The Nasdaq Composite kicked off the holiday-shortened week with a higher volume session of gains that pushed the index to a new six-year high. The first forty-five minutes of trading were looking pretty bleak, as the Nasdaq had fallen below support of its short-term consolidation and was showing a 0.7% loss. But the bulls reversed the situation, promptly erasing the loss and eventually sending the Nasdaq to a 0.7% closing gain. The S&P Midcap 400 also gained 0.7%, but less enthusiasm was found in the S&P 500 and Dow Jones Industrial Average, which closed higher by 0.3% and 0.2% respectively. The small-cap Russell 2000 turned in the best performance with a 1.0% advance.
Turnover in the NYSE declined by 3% yesterday, but total volume in the Nasdaq surged 15% above the previous day’s level. The solid gain on firmly higher volume enabled the Nasdaq to register its second “accumulation day” within the past five sessions. Strong market internals also confirmed the institutional buying. Advancing volume in the Nasdaq exceeded declining volume by a margin of 3.5 to 1. The NYSE ratio was positive by only 3 to 2.
Yesterday, all but one of the major indices closed at a new high. The S&P 500 and Nasdaq Composite both finished at six-year highs, while the Dow, S&P Midcap, and Russell 2000 indices all finished at record highs. Only the tech-concentrated Nasdaq-100 Index remains in a range. Because most of the indices were already trading at their highs, the new highs they set yesterday were not very surprising. Even the Dow’s modest 0.2% gain, for example, was enough to send the index to another all-time high. It was significant, however, that the Nasdaq Composite finally cleared resistance just over the 2,500 level. Last week, the Nasdaq was in the process of completing the right shoulder of a bearish “head and shoulders” chart pattern, but the rally over the top of the “head” (the high of January 16) has invalidated the pattern:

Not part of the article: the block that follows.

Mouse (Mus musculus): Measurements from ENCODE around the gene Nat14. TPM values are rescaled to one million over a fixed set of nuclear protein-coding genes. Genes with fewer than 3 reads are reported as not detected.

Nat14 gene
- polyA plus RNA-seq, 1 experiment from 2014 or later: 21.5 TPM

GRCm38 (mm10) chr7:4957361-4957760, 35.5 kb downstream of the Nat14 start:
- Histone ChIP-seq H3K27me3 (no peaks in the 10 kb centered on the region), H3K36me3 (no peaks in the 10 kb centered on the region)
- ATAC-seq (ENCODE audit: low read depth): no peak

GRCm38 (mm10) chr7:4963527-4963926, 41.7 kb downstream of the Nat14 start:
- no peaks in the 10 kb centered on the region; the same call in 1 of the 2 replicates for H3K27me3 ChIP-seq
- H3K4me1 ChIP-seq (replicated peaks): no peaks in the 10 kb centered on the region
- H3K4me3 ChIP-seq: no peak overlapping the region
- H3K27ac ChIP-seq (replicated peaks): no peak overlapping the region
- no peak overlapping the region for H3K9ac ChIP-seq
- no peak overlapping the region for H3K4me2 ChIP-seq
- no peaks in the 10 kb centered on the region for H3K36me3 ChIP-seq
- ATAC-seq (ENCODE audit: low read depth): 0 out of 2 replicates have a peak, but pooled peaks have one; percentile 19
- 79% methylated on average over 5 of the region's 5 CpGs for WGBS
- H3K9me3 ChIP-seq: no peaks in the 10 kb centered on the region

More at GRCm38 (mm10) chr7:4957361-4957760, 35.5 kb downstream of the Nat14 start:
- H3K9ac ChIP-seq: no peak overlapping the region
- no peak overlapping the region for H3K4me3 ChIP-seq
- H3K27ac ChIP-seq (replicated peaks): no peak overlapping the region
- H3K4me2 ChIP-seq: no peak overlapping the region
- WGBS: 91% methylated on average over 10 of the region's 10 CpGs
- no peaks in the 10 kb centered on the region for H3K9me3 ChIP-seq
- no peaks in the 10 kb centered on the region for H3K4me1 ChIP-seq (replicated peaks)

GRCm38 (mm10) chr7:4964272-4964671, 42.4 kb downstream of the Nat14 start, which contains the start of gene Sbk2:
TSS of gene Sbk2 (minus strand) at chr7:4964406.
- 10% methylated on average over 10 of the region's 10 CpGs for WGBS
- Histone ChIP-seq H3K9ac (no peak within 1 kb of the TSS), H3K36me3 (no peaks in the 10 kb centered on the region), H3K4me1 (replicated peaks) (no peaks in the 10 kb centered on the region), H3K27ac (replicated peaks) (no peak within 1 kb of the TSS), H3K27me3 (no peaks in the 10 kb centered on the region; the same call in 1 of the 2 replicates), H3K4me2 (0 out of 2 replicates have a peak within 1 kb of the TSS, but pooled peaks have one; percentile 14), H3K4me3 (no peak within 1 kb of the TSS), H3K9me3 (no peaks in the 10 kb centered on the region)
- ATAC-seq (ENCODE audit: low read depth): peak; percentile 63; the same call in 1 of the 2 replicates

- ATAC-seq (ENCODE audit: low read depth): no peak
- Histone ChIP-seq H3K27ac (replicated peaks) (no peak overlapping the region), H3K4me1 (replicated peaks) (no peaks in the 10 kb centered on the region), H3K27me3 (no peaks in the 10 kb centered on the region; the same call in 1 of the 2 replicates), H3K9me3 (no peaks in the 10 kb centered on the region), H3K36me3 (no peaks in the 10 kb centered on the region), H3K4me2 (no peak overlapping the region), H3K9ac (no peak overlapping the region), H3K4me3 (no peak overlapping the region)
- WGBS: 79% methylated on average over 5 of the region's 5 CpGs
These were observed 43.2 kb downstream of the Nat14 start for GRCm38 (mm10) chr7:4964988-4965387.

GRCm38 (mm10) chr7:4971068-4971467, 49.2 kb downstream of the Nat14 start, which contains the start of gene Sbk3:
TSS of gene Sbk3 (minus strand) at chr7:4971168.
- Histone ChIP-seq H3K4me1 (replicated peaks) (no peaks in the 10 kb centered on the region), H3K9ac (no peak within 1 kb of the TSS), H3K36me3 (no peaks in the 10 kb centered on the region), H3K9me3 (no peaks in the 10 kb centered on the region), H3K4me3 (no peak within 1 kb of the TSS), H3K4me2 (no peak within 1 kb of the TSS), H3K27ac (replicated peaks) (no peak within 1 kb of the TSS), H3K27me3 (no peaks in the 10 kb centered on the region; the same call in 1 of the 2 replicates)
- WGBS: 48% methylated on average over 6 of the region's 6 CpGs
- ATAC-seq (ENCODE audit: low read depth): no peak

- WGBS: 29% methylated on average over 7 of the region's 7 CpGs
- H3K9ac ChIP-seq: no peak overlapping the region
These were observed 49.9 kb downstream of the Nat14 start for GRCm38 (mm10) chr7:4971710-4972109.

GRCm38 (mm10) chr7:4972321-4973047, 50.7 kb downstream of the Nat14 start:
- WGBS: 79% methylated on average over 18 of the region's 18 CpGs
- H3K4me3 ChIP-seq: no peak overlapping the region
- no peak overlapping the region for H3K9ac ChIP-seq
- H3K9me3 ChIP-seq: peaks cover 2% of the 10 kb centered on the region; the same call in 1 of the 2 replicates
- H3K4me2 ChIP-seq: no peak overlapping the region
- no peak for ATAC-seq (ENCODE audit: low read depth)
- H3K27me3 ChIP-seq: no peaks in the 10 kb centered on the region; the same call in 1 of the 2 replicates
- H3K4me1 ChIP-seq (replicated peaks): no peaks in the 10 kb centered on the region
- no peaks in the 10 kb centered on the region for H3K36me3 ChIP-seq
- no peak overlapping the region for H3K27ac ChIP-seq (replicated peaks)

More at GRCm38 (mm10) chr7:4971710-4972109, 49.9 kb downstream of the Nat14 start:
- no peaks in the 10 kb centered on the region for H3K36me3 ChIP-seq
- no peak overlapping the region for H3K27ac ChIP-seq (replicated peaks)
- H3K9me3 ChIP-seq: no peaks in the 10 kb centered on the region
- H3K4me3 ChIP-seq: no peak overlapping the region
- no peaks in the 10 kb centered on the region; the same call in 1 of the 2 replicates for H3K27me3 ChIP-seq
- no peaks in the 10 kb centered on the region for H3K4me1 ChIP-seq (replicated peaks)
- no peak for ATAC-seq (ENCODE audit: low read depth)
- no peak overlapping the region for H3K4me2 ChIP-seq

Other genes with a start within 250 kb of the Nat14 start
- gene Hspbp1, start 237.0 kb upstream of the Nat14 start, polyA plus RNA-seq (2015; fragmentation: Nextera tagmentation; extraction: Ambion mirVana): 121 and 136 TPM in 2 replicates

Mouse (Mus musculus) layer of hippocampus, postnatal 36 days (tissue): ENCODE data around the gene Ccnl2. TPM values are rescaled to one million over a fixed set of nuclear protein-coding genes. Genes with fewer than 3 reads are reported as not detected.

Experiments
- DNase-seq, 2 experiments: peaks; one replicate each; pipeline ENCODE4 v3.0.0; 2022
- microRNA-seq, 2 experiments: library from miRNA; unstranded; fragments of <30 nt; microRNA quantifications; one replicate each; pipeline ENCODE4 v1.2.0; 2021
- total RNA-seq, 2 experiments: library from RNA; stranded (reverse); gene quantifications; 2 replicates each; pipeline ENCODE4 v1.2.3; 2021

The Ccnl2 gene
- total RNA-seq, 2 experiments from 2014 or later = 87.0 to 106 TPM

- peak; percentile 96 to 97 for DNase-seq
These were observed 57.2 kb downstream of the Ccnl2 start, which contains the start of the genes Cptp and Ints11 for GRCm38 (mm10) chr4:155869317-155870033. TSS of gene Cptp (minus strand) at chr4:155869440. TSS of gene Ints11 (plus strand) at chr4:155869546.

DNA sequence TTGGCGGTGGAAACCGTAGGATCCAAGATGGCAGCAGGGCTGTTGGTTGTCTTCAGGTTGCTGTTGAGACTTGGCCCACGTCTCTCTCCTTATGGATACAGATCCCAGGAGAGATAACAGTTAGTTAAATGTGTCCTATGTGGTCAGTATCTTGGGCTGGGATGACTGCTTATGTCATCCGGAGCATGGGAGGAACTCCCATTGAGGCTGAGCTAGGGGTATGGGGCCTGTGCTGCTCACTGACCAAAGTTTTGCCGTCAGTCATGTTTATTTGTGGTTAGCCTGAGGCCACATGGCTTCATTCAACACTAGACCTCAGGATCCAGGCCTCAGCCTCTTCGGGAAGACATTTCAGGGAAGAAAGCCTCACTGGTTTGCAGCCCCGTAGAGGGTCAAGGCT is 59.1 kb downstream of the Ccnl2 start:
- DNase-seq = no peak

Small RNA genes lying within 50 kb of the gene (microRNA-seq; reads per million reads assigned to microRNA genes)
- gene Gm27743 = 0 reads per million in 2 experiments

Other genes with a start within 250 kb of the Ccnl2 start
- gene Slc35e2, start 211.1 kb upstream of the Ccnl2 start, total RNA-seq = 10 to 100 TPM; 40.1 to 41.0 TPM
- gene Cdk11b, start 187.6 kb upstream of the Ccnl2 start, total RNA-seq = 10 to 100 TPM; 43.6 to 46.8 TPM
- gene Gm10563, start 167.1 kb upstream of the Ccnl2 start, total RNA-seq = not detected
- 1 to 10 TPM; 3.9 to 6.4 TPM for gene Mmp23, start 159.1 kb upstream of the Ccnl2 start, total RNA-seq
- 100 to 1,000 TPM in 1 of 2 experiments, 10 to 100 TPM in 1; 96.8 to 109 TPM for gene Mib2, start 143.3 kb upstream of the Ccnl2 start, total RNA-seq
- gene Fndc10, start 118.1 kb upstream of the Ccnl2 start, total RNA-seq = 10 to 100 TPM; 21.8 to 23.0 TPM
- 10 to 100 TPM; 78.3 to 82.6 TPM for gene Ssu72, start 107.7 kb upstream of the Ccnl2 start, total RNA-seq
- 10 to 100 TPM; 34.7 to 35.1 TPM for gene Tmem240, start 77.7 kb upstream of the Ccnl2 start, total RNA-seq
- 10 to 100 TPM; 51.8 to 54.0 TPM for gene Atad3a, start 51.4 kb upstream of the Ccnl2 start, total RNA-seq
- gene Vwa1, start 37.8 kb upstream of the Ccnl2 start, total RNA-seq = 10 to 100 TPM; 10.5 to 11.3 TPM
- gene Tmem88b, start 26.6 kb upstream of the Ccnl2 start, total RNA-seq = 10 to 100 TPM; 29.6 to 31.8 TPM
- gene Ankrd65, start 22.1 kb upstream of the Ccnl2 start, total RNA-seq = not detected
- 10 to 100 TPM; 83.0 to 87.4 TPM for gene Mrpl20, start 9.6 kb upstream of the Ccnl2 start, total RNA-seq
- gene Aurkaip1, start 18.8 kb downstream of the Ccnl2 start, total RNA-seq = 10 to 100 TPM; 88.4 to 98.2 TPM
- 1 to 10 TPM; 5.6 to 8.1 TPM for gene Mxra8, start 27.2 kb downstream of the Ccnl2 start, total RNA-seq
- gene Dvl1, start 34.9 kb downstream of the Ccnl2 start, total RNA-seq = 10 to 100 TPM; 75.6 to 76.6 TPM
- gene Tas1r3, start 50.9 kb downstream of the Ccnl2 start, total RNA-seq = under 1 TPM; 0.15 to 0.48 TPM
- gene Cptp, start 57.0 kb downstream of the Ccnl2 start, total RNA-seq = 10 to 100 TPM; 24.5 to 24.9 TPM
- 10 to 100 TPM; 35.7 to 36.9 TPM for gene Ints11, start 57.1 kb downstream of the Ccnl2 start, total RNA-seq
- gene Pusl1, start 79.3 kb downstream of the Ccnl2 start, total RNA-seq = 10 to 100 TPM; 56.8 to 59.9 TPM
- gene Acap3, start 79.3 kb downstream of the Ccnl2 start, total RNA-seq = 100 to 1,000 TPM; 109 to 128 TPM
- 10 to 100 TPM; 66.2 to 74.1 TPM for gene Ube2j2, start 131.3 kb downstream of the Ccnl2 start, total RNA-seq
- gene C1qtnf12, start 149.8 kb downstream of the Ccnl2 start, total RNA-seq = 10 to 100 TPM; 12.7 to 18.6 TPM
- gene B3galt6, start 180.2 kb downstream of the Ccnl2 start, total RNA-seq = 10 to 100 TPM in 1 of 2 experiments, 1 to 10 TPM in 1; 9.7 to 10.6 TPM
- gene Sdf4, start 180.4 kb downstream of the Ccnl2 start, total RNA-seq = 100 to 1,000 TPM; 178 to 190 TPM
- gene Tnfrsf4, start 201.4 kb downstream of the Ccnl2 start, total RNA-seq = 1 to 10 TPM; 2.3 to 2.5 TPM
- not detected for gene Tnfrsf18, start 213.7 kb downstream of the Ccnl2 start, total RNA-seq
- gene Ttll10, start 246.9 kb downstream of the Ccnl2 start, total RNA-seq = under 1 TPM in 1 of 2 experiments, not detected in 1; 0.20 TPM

With the S&P, Nasdaq, and Dow all trading at new highs, there is literally a complete lack of overhead supply and price resistance. Stocks and indexes trading at 52-week highs can move higher with minimal buying pressure because there is simply an absence of investors and traders who are selling into strength “just to break even.” Remember that supply and demand, pure and simple, moves the markets. Nevertheless, astute traders must continually assess the overall risk/reward of entering new positions.
In case you are not familiar with the term, “risk/reward” is a measure of the amount of risk a trade setup incurs, compared the potential profit (reward) if the trade goes as planned. For every trade we enter, we require a risk/reward of at least 1 to 2. If, for example, we are buying an ETF that requires a protective stop 2 points away from the current price, the realistic price target must be at least 4 points away from the current price. It it is, then our risk/reward ratio on the trade setup would be 1 to 2. Trade setups with a ratio of 1 to 3 or better are prized. The higher the risk/reward ratio, the more times you can stop out of a trade and still be net profitable at the end of the month. Conversely, taking setups with a low risk/reward ratio of 1 to 1 requires a much higher rate of accuracy.